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Curiosities of ancient Rome (People)

The world of ancient Romans abounded in a number of amazing curiosities and information. The source of knowledge about the life of the Romans are mainly works left to us by ancient writers or discoveries. The Romans left behind a lot of strange information and facts that are sometimes hard to believe.

Who was Jugurtha?

Jugurtha, grandson of Masynissa (an ally of Rome from the Second Punic War ) was king of Numidia from 118 BCE His ambition allowed him to defeat two rivals for the throne of the state, divided by Micipsa. Seeking the unification of the state, however, Jugurtha fell into a conflict with Rome, which led to the so-called Jugurthian War, which was fought in 111-105 BCE.

Jugurtha in chains before Sulla

Domitianus – forgotten emperor

In 1900 a groundbreaking discovery was made near the French town of Nantes. A certain Felix Chaillou found there over a thousand Roman coins from the second half of the third century. However, one unique coin attracted the greatest attention of scholars. A unique copy of an antoninianus with an image of a certain Domitianus, an unknown usurper emperor, on the obverse.

Obverse of Domitianus coin

What was Marcus Tullius Cicero really like?

Marcus Tullius Cicero is considered a great politician, thinker, philosopher, lawyer, and above all a speaker and defender. His main occupation was defence and prosecution before Roman courts. Without even realizing it, many repeat his sayings or famous parems, and young lawyers learn to speak from his speeches.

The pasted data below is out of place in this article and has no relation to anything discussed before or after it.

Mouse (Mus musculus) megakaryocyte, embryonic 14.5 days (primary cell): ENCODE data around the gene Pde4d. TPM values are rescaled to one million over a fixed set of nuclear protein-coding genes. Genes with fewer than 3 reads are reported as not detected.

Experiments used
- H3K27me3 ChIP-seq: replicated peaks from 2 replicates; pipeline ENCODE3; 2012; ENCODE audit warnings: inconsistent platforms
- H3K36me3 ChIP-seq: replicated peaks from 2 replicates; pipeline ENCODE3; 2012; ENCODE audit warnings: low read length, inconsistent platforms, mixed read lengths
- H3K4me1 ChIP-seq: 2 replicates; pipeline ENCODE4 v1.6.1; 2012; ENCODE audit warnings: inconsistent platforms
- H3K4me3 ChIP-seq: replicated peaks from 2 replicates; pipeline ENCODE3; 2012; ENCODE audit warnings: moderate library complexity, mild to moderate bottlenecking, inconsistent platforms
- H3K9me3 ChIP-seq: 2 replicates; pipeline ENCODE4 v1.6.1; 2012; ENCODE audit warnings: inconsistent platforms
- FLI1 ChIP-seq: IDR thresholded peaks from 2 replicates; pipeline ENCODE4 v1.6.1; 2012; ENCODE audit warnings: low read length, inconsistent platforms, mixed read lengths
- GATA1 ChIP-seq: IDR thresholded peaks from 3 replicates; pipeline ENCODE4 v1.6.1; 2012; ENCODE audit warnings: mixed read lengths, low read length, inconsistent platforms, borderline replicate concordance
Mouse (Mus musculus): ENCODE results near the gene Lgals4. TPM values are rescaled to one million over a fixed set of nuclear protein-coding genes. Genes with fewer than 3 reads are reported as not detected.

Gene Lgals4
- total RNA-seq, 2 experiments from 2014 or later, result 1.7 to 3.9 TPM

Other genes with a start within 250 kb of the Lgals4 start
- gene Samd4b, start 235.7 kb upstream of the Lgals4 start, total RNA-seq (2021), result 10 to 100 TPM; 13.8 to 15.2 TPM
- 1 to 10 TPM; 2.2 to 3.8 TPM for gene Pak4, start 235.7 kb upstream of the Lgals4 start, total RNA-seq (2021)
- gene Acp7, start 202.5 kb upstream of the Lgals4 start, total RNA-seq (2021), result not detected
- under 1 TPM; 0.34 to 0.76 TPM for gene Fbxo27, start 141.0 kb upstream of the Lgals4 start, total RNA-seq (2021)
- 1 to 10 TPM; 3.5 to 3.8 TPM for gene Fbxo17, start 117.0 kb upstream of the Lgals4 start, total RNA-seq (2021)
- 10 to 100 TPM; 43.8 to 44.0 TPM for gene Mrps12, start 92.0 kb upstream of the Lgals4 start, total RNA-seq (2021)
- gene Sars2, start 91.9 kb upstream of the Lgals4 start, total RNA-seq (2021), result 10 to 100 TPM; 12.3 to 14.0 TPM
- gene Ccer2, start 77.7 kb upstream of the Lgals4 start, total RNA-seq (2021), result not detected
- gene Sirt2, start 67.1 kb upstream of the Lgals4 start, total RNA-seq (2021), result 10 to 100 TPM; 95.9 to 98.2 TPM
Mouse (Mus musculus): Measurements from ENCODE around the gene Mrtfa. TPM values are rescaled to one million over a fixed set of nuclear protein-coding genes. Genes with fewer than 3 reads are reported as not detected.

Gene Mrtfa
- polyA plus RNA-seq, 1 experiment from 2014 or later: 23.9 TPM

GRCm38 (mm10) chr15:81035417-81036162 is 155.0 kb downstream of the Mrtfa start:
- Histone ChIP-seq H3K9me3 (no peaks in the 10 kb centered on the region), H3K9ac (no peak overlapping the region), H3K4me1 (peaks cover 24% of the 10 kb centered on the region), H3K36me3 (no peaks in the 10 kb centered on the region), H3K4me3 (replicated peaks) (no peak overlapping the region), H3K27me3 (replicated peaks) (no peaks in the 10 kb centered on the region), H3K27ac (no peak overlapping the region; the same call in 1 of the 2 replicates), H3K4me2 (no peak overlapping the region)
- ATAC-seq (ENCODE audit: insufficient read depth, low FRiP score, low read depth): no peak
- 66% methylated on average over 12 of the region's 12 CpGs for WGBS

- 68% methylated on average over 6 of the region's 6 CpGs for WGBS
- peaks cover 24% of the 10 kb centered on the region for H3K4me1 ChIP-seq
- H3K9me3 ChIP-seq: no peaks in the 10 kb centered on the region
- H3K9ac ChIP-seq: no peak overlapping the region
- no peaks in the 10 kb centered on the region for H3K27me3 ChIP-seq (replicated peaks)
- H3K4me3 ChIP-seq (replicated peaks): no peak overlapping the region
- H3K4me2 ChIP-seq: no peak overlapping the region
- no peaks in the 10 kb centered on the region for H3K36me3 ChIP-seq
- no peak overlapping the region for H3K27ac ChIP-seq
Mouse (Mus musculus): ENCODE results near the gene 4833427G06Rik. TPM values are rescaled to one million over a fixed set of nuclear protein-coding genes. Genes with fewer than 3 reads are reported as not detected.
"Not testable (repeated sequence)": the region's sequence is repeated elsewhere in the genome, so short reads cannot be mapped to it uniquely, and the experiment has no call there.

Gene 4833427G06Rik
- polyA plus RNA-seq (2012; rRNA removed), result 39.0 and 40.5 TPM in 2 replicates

Cicero

Gaius Julius Zoilos

Gaius Julius Zoilos was born in the first half of the 1st century BCE in the Roman city of Aphrodisias (today’s southern Turkey). The excavations carried out there over the last fifty years have revealed his magnificent tomb. At first, archaeologists thought they were dealing with an aristocratic person until an inscription was discovered identifying him as “Gaius Julius Zoilos, freedman of the divine Julius Caesar”.

Relief showing Gaius Julius Zoilos

Lucius Papirius Cursor, his nickname and training

Lucius Papirius Cursor (c. 365 – after 310 BCE) was one of the most valued and respected Romans in history. He held the office of consul five times and was a dictator twice. It was thanks to him that the Romans won the so-called Second Samnite War (326-304 BCE) and took revenge for the shameful defeat of the Caudine Forks in 321 BCE. Lucius Papirius Cursor received his nickname Cursor (“Runner”) because of his outstanding speed and efficiency in running.

Roman legionnaires training

Marcus Porcius Cato Licinianus – son-soldier of Cato the Elder

Marcus Porcius Cato Licinianus was one of the sons of the famous Cato the Elder known as the Censor, who became famous for his ruthless attitude towards Carthage and an extremely strict approach to life. Licinianus was born in 192 BCE and he an example of a young Roman who came from the upper classes of society. As his father was a distinguished soldier for the Republic, a Roman tradition called for his son to follow in his footsteps.

Battle of Pydna

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